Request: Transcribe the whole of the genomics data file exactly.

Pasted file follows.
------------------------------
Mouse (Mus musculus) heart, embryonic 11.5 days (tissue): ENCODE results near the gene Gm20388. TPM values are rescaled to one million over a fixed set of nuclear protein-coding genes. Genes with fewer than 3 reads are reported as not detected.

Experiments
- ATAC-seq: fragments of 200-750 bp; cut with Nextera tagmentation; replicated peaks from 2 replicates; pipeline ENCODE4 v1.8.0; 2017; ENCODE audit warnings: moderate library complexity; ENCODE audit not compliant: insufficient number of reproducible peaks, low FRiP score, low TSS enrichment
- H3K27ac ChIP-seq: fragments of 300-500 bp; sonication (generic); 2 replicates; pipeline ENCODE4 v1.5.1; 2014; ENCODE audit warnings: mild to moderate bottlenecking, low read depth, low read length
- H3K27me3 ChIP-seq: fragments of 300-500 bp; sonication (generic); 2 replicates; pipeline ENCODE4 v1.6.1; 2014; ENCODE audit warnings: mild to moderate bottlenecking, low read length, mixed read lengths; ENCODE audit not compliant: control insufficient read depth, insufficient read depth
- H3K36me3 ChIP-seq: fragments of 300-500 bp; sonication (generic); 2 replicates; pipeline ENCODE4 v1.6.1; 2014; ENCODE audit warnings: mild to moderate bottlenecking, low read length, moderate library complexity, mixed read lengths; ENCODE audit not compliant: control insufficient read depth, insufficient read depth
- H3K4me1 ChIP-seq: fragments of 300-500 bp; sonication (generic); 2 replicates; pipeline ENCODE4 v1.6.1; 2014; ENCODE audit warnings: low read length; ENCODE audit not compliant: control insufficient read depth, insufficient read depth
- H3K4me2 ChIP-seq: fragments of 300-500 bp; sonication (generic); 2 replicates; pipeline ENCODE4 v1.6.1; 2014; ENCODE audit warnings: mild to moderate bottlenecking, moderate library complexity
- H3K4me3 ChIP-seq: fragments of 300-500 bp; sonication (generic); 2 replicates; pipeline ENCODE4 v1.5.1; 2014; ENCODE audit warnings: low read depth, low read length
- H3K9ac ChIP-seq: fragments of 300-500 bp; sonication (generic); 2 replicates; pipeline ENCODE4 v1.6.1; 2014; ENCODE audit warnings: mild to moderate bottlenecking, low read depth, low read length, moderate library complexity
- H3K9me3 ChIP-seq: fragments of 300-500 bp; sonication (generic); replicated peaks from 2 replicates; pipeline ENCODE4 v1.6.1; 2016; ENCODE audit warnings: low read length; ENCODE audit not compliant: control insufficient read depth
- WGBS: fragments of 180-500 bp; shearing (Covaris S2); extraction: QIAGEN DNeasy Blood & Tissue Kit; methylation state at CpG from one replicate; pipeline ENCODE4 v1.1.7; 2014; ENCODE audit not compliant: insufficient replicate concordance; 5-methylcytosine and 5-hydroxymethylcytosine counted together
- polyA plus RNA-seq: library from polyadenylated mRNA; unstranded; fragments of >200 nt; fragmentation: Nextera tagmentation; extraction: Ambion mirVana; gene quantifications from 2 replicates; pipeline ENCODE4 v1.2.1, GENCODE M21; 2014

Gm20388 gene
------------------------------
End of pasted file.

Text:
Mouse (Mus musculus) heart, embryonic 11.5 days (tissue): ENCODE results near the gene Gm20388. TPM values are rescaled to one million over a fixed set of nuclear protein-coding genes. Genes with fewer than 3 reads are reported as not detected.

Experiments
- ATAC-seq: fragments of 200-750 bp; cut with Nextera tagmentation; replicated peaks from 2 replicates; pipeline ENCODE4 v1.8.0; 2017; ENCODE audit warnings: moderate library complexity; ENCODE audit not compliant: insufficient number of reproducible peaks, low FRiP score, low TSS enrichment
- H3K27ac ChIP-seq: fragments of 300-500 bp; sonication (generic); 2 replicates; pipeline ENCODE4 v1.5.1; 2014; ENCODE audit warnings: mild to moderate bottlenecking, low read depth, low read length
- H3K27me3 ChIP-seq: fragments of 300-500 bp; sonication (generic); 2 replicates; pipeline ENCODE4 v1.6.1; 2014; ENCODE audit warnings: mild to moderate bottlenecking, low read length, mixed read lengths; ENCODE audit not compliant: control insufficient read depth, insufficient read depth
- H3K36me3 ChIP-seq: fragments of 300-500 bp; sonication (generic); 2 replicates; pipeline ENCODE4 v1.6.1; 2014; ENCODE audit warnings: mild to moderate bottlenecking, low read length, moderate library complexity, mixed read lengths; ENCODE audit not compliant: control insufficient read depth, insufficient read depth
- H3K4me1 ChIP-seq: fragments of 300-500 bp; sonication (generic); 2 replicates; pipeline ENCODE4 v1.6.1; 2014; ENCODE audit warnings: low read length; ENCODE audit not compliant: control insufficient read depth, insufficient read depth
- H3K4me2 ChIP-seq: fragments of 300-500 bp; sonication (generic); 2 replicates; pipeline ENCODE4 v1.6.1; 2014; ENCODE audit warnings: mild to moderate bottlenecking, moderate library complexity
- H3K4me3 ChIP-seq: fragments of 300-500 bp; sonication (generic); 2 replicates; pipeline ENCODE4 v1.5.1; 2014; ENCODE audit warnings: low read depth, low read length
- H3K9ac ChIP-seq: fragments of 300-500 bp; sonication (generic); 2 replicates; pipeline ENCODE4 v1.6.1; 2014; ENCODE audit warnings: mild to moderate bottlenecking, low read depth, low read length, moderate library complexity
- H3K9me3 ChIP-seq: fragments of 300-500 bp; sonication (generic); replicated peaks from 2 replicates; pipeline ENCODE4 v1.6.1; 2016; ENCODE audit warnings: low read length; ENCODE audit not compliant: control insufficient read depth
- WGBS: fragments of 180-500 bp; shearing (Covaris S2); extraction: QIAGEN DNeasy Blood & Tissue Kit; methylation state at CpG from one replicate; pipeline ENCODE4 v1.1.7; 2014; ENCODE audit not compliant: insufficient replicate concordance; 5-methylcytosine and 5-hydroxymethylcytosine counted together
- polyA plus RNA-seq: library from polyadenylated mRNA; unstranded; fragments of >200 nt; fragmentation: Nextera tagmentation; extraction: Ambion mirVana; gene quantifications from 2 replicates; pipeline ENCODE4 v1.2.1, GENCODE M21; 2014

Gm20388 gene